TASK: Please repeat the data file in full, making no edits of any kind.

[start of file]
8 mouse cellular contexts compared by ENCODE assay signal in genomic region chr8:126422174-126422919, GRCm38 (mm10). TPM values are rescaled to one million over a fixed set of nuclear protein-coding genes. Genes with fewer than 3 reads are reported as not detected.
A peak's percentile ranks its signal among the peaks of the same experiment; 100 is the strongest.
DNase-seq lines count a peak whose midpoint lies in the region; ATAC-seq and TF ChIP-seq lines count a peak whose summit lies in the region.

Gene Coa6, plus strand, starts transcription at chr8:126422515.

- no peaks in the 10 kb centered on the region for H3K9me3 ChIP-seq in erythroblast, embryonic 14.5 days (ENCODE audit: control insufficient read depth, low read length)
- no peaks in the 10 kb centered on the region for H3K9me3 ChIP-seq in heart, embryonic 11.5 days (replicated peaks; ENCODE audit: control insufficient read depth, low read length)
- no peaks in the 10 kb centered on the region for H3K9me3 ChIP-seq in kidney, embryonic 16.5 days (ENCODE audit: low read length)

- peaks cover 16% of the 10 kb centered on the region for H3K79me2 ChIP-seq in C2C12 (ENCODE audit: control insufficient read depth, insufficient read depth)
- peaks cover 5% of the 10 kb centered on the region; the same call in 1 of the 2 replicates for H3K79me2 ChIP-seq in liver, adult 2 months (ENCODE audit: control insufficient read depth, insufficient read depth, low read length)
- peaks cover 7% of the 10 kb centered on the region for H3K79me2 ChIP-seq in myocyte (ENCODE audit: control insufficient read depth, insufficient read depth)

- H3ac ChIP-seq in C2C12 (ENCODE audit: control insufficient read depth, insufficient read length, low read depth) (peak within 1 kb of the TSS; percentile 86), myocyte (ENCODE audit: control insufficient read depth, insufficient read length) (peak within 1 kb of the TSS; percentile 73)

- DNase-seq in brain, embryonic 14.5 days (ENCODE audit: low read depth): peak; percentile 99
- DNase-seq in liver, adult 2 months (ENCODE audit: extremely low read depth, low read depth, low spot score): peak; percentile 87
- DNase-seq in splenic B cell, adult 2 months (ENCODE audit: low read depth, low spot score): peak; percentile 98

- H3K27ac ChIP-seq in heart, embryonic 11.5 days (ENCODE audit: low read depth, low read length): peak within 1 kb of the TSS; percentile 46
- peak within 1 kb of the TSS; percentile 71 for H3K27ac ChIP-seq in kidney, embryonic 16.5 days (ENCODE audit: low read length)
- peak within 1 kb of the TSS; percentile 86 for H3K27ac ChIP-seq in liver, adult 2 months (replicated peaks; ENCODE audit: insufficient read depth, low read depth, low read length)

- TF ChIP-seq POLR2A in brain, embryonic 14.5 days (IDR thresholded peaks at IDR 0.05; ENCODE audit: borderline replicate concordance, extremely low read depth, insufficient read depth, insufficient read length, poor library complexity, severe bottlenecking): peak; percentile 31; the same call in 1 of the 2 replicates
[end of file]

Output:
8 mouse cellular contexts compared by ENCODE assay signal in genomic region chr8:126422174-126422919, GRCm38 (mm10). TPM values are rescaled to one million over a fixed set of nuclear protein-coding genes. Genes with fewer than 3 reads are reported as not detected.
A peak's percentile ranks its signal among the peaks of the same experiment; 100 is the strongest.
DNase-seq lines count a peak whose midpoint lies in the region; ATAC-seq and TF ChIP-seq lines count a peak whose summit lies in the region.

Gene Coa6, plus strand, starts transcription at chr8:126422515.

- no peaks in the 10 kb centered on the region for H3K9me3 ChIP-seq in erythroblast, embryonic 14.5 days (ENCODE audit: control insufficient read depth, low read length)
- no peaks in the 10 kb centered on the region for H3K9me3 ChIP-seq in heart, embryonic 11.5 days (replicated peaks; ENCODE audit: control insufficient read depth, low read length)
- no peaks in the 10 kb centered on the region for H3K9me3 ChIP-seq in kidney, embryonic 16.5 days (ENCODE audit: low read length)

- peaks cover 16% of the 10 kb centered on the region for H3K79me2 ChIP-seq in C2C12 (ENCODE audit: control insufficient read depth, insufficient read depth)
- peaks cover 5% of the 10 kb centered on the region; the same call in 1 of the 2 replicates for H3K79me2 ChIP-seq in liver, adult 2 months (ENCODE audit: control insufficient read depth, insufficient read depth, low read length)
- peaks cover 7% of the 10 kb centered on the region for H3K79me2 ChIP-seq in myocyte (ENCODE audit: control insufficient read depth, insufficient read depth)

- H3ac ChIP-seq in C2C12 (ENCODE audit: control insufficient read depth, insufficient read length, low read depth) (peak within 1 kb of the TSS; percentile 86), myocyte (ENCODE audit: control insufficient read depth, insufficient read length) (peak within 1 kb of the TSS; percentile 73)

- DNase-seq in brain, embryonic 14.5 days (ENCODE audit: low read depth): peak; percentile 99
- DNase-seq in liver, adult 2 months (ENCODE audit: extremely low read depth, low read depth, low spot score): peak; percentile 87
- DNase-seq in splenic B cell, adult 2 months (ENCODE audit: low read depth, low spot score): peak; percentile 98

- H3K27ac ChIP-seq in heart, embryonic 11.5 days (ENCODE audit: low read depth, low read length): peak within 1 kb of the TSS; percentile 46
- peak within 1 kb of the TSS; percentile 71 for H3K27ac ChIP-seq in kidney, embryonic 16.5 days (ENCODE audit: low read length)
- peak within 1 kb of the TSS; percentile 86 for H3K27ac ChIP-seq in liver, adult 2 months (replicated peaks; ENCODE audit: insufficient read depth, low read depth, low read length)

- TF ChIP-seq POLR2A in brain, embryonic 14.5 days (IDR thresholded peaks at IDR 0.05; ENCODE audit: borderline replicate concordance, extremely low read depth, insufficient read depth, insufficient read length, poor library complexity, severe bottlenecking): peak; percentile 31; the same call in 1 of the 2 replicates